Fig. 18 Refractive Index of Free Electron Layers

If N(9/f)2 is greater than 1, µ becomes imaginary and the layer is effectively transparent.

If N(9/02 is less than 1 then Snell shows that radiation will be refracted but still pass through the layer unless the angle of incidence is greater than

sin-i V 1- N(9/f)2

when it will be reflected back to earth.


19. The Skin Effect

Domestic tv. antennas are often made from metal tubing rather than solid rods or wires. It seems at first sight that this would make the antenna elements into poor conductors, having only a thin shell of metal for the current flow. How ever, because of the phenomenon known as the "Skin Effect", the loss of conductance shown by a tube as compared with a rod can be very small at high frequencies.

If a direct current is passed along a wire it will flow uniformly through the entire cross-section whereas a radio-frequency current will be crowded into the outer skin as shown in Figure 19.

Wire carrying low frequency or direct current

Fig.19 Skin Effect: Wire carrying radio frequency current; Area of current flow

The higher the frequency of the current the thinner this skin becomes, while, at very low frequencies such as the 50 Hz of the domestic supply, the skin is so thick that the effect can be ignored.

To calculate the skin thickness t from the conductivity a of the wire and the frequency f of the current the formula

0.5 t- meter

can be used. Here f is measured in MHz and a in siemens/ meter. As an example a copper wire carrying a 10 MHz current would have a skin-depth of 0.02 millimeters.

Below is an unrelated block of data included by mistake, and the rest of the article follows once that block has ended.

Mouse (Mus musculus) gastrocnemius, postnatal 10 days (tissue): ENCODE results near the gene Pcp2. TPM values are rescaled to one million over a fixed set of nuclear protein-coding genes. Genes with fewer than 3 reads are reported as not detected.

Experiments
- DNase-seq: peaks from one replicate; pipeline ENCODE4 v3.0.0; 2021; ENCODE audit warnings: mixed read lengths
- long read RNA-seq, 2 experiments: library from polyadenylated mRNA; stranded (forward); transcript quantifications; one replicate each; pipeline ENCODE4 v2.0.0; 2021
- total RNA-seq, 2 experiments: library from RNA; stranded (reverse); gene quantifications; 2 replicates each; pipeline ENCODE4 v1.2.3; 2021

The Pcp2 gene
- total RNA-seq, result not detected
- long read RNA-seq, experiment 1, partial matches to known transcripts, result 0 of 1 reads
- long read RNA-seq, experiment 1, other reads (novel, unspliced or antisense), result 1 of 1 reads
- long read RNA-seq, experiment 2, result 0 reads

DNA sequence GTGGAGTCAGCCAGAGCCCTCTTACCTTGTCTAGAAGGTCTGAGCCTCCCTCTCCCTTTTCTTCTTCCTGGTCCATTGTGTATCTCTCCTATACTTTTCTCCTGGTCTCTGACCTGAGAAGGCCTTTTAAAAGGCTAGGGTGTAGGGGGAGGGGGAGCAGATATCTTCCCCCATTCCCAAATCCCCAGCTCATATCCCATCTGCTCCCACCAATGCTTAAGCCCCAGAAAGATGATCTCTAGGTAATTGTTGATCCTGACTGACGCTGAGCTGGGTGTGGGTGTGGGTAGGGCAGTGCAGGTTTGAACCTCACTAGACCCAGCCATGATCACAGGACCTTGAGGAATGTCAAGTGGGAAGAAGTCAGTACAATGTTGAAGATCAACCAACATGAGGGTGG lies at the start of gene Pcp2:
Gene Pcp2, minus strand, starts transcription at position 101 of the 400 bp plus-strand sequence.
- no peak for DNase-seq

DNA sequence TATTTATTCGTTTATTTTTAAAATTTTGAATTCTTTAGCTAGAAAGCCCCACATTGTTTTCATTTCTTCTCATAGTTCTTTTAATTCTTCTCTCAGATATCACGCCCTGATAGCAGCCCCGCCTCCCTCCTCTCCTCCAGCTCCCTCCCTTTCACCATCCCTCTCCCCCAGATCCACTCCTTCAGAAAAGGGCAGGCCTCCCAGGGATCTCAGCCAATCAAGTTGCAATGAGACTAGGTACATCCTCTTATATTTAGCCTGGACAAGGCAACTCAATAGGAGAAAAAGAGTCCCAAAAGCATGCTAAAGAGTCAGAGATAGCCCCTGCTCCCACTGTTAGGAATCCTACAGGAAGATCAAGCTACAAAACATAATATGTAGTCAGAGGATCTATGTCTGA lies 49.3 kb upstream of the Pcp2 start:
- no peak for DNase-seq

The effect is also seen when radiation falls on a metal sheet. The depth of penetration of the radiation into the metal depends in the same way on the radiation frequency and the conductivity of the metal.

The cause of the skin effect lies in the magnetic field produced by a current-carrying wire. If the current is varying, then the magnetic field also varies and produces eddy-currents in the wire which oppose that part of the applied alternating current in the centre of the wire.


20. Sky Wave Antenna

A method has been reported for improving the signal given by a built-in whip antenna when receiving H.F. sky wave transmissions.

Fig. 20

A horizontal loop of metal strip with the approximate dimensions shown in Figure 20 has a gap bridged by a 0.0005 AF variable capacitor. The receiver whip is laid across the loop but not in contact with it and its position, and the setting of the capacitor, are adjusted for maximum signal.

The loop is conveniently made with cooking foil stuck to the underside of a bench or work table.


21. Standing Wave Interference in Domestic TV

(See the note heading Section 12) In general a domestic TV antenna is required to receive eight different wavelengths to give sound and vision for four stations. For example the Sandy Heath Beds transmitter uses the following: